In April 2011, the Department of Education’s Office for Civil Rights issued a “Dear Colleague” letter directing that every college and university receiving federal funds review its policies and procedures and implement changes as needed. It both provided a roadmap for schools to understand the nature of their Title IX responsibilities and showed a commitment to step up expectations and federal enforcement efforts.

The “Dear Colleague” letter was a call to action that reinforced the Department of Education’s commitment to Title IX. It laid out the specific Title IX requirements applicable to sexual violence and informed schools about how the department would evaluate whether they are in compliance.

Among other areas, that guidance included the responsibilities of the Title IX Coordinator and components of compliant responses, enforcement, grievance procedures, remedies, education, training and prevention efforts (see

Is sexual misconduct unique to college campuses?

No, what we see in the college setting is a microcosm of what we see in broader society. The same issues that plague college students are the issues society at large struggles with: barriers to reporting, complaints about the thoroughness and competence of investigations, victim blaming, claims that the process is not fair and concerns that the support services do not honor the dignity a human being should be afforded in the aftermath of sexual violence.

We also know that sexual misconduct is grossly under-reported everywhere, so the reasonable inference is that a majority of the complainants remain silent and continue to live among us.

What can be done to address this?

We need to do a better job of recognizing and removing barriers to reporting so individuals who experience sexual misconduct can get the support and resources they need. That doesn’t always mean the case has to go to criminal law enforcement, and it doesn’t always mean it has to go to student discipline. It means we need to create an environment where students feel supported in getting the services they need and have access to resources and information to help make those difficult decisions.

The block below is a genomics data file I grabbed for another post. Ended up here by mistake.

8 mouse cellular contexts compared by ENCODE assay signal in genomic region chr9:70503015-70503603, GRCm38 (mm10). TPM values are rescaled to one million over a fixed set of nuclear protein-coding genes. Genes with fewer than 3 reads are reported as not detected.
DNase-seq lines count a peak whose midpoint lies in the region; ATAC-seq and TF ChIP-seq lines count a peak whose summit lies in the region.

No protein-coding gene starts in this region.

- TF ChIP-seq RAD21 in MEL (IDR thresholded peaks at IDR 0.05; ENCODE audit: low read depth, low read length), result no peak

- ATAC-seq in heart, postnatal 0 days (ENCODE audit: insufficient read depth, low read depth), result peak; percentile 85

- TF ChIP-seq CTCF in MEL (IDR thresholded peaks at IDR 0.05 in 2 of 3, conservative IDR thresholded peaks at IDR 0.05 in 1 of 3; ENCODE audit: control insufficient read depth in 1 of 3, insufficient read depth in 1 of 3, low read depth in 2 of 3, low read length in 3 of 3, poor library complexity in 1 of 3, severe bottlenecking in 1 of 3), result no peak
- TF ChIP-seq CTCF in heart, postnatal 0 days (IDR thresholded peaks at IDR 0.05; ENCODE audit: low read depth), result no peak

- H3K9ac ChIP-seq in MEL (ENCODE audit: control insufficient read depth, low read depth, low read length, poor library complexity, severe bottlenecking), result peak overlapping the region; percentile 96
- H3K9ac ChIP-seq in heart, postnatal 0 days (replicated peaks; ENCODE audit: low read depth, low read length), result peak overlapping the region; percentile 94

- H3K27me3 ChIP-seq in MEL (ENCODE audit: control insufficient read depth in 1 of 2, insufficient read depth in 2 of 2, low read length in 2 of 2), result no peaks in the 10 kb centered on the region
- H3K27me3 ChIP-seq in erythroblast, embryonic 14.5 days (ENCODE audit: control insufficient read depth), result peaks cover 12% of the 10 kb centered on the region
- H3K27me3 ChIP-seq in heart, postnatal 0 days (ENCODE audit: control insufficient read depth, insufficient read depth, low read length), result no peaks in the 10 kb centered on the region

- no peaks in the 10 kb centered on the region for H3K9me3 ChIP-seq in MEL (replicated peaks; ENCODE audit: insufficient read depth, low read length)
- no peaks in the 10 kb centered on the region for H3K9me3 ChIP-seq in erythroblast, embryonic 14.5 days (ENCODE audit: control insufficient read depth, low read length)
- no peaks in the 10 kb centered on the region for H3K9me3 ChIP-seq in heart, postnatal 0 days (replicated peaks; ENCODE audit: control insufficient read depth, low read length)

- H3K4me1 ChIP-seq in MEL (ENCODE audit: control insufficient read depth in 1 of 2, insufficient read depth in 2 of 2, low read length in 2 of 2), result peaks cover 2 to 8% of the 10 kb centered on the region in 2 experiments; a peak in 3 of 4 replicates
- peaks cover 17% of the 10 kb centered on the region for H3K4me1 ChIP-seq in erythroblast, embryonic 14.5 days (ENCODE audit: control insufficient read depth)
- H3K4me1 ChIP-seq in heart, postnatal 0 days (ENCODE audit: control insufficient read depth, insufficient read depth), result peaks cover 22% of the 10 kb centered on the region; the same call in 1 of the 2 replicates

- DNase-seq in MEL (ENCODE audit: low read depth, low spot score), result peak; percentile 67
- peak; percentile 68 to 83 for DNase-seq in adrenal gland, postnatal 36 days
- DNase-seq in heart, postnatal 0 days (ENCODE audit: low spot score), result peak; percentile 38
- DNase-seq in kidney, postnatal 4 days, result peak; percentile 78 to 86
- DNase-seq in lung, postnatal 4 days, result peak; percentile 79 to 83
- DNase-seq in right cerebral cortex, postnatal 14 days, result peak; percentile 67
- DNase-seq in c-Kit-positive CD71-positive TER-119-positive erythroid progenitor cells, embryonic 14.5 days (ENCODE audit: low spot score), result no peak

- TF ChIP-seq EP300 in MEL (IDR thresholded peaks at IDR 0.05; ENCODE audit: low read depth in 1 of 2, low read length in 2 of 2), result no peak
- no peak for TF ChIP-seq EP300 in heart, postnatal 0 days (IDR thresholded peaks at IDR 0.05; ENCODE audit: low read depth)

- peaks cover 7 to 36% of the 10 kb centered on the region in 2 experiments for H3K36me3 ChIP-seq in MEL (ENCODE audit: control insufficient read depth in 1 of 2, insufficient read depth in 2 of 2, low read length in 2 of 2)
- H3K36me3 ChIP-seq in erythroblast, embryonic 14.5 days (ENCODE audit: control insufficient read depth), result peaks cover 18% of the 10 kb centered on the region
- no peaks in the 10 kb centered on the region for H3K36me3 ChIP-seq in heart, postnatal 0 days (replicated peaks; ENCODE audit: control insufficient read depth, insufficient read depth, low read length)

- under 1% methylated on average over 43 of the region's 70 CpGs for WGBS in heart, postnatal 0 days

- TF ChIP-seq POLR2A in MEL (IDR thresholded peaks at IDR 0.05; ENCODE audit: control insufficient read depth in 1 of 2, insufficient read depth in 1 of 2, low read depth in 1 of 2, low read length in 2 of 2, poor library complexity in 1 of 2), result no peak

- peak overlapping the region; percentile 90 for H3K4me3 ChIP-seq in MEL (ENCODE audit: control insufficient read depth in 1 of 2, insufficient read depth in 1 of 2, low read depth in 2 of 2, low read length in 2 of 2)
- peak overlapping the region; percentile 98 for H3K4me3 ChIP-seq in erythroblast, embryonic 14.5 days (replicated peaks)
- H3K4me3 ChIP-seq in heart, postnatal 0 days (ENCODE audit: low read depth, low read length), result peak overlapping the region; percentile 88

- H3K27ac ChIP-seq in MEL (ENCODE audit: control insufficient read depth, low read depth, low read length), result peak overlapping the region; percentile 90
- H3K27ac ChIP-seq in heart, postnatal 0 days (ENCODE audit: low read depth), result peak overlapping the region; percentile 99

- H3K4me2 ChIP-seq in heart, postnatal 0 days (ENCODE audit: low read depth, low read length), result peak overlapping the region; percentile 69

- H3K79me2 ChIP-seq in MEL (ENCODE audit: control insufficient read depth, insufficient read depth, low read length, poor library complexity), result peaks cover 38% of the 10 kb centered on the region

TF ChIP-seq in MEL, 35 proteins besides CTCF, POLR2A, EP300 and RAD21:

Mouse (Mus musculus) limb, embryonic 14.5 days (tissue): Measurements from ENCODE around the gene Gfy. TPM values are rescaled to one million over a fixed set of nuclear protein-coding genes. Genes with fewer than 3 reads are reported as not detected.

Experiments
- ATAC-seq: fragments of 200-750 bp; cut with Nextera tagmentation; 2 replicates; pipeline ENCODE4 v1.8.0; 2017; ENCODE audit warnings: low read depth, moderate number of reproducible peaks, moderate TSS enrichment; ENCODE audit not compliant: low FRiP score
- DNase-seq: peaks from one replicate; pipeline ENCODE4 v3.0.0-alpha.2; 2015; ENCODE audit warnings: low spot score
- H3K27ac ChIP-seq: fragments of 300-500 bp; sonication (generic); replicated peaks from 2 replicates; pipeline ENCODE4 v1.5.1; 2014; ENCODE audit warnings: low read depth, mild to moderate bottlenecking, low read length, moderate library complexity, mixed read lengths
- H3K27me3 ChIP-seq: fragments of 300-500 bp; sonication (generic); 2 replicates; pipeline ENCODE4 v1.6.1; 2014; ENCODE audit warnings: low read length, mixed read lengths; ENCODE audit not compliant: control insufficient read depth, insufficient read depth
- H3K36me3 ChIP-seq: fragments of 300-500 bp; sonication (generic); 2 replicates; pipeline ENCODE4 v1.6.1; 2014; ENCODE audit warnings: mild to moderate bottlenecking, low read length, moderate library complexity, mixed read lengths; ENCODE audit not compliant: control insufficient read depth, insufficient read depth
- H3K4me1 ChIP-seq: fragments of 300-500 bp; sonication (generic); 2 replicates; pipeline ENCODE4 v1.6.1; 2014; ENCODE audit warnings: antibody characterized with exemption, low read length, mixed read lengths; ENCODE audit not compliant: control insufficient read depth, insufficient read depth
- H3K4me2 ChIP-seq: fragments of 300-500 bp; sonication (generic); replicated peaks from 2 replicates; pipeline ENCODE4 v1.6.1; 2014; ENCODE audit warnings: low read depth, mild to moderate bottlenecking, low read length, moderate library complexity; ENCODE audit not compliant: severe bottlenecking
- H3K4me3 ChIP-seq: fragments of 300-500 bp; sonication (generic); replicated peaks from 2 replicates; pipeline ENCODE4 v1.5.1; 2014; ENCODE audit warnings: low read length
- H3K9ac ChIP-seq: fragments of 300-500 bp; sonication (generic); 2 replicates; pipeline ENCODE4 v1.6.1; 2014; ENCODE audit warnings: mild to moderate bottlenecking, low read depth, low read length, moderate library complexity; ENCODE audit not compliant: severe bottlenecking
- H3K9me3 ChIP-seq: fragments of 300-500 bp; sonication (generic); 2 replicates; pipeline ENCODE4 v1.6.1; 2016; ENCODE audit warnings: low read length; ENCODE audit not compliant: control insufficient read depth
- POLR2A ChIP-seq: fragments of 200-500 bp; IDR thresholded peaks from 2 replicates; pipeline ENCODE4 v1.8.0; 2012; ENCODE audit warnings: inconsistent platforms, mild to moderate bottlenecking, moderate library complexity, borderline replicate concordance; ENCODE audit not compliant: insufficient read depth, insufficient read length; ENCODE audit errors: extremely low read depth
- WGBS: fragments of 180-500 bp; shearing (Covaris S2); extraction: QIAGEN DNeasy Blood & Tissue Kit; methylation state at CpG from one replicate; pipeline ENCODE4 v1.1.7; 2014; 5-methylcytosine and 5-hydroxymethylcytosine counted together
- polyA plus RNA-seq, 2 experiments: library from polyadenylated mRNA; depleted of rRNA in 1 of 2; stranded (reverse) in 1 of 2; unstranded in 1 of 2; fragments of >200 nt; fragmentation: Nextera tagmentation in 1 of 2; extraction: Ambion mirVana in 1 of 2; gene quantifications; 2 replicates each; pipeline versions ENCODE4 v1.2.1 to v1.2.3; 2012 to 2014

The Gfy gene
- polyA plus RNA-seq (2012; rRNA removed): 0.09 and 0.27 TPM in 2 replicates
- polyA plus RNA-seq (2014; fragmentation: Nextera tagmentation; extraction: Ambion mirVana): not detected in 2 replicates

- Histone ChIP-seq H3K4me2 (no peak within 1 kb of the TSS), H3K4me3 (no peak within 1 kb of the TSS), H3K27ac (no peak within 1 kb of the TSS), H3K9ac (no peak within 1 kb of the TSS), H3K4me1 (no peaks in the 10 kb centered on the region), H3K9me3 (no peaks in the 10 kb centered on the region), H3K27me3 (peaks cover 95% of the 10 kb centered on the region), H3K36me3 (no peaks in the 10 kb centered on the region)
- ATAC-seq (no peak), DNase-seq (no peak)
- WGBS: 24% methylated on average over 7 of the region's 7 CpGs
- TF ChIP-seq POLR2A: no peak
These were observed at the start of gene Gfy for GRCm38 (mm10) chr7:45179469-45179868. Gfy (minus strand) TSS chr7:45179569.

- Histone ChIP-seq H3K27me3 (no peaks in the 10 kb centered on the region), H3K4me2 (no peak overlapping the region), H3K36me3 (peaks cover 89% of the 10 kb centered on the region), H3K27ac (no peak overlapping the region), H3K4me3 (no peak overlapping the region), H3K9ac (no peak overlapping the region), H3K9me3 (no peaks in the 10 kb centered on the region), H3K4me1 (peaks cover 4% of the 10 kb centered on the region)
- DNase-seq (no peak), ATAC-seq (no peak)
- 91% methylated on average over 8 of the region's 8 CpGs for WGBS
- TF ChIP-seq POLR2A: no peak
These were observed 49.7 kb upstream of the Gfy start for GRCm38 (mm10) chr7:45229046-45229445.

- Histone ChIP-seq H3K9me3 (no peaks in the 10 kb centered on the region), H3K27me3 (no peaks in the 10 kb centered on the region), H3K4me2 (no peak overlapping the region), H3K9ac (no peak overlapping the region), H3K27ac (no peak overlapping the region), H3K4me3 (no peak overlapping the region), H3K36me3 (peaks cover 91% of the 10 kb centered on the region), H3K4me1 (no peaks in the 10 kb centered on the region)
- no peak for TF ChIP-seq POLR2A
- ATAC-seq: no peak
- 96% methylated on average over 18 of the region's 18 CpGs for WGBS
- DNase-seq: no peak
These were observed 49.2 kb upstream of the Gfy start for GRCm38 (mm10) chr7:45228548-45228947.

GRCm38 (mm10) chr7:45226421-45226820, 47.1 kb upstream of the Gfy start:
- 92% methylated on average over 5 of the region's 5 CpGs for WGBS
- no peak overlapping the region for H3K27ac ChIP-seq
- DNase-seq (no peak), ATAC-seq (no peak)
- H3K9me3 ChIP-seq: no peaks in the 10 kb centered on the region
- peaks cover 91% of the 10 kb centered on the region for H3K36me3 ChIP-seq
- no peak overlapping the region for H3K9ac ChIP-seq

The silver lining of the challenge presented by Title IX, the “Dear Colleague” letter and this conversation we’re having at Carolina is the elevation of the issue into public consciousness.  The discussions we are having on college campuses will benefit broader society. We are teaching the next generation of leaders to understand the impact of discrimination on the basis of sex. We are also demonstrating how to prevent, recognize and respond to the issue of sexual misconduct. 

I believe this awareness will positively impact how human beings interact and will highlight the importance of treating every person with dignity and respect.

Is Carolina unusual in initiating a campus-wide conversation on the topic?

Yes. While the issues are not unique to Carolina, the response is. The cross-section of the UNC community that has freely engaged in this conversation is remarkable. Your chancellor, your faculty, your staff and your students (representing a wide variety of interests and groups on campus), have given their time to be a part of the discussion. UNC is one of the few campuses where I have seen this kind of an all-out coordinated effort to engage the community.

Students on all sides of the issue have shared their views with me and expressed their opinions. Your students are bright, introspective, tenacious and articulate! They are passionate about their beliefs and are earnestly engaged in this effort.

Although this is an issue that has traditionally been cordoned off as a women’s issue, I have seen a significant representation of young men and members of the LGBTQ community engaged in the conversation here at UNC. This issue affects everyone, and the engagement at UNC reflects that awareness.

Why is it important to bring everyone to the table?

The only way to shift the culture around this issue and improve understanding is by a coordinated engagement of the community. That is Chancellor Thorp’s goal.

It is evident that the University cares very deeply about student welfare and is listening with an earnest intent to support students and assess how best to serve them. I want to give people a safe place to be heard and an open forum to speak.

The conversations provide valuable information about the current state of the campus community’s understanding of and concerns about the University’s response to sexual misconduct on campus. With this information, I can tailor responsive recommendations for coordinating and implementing policy that is not only compliant, but that also compassionately serves the campus community.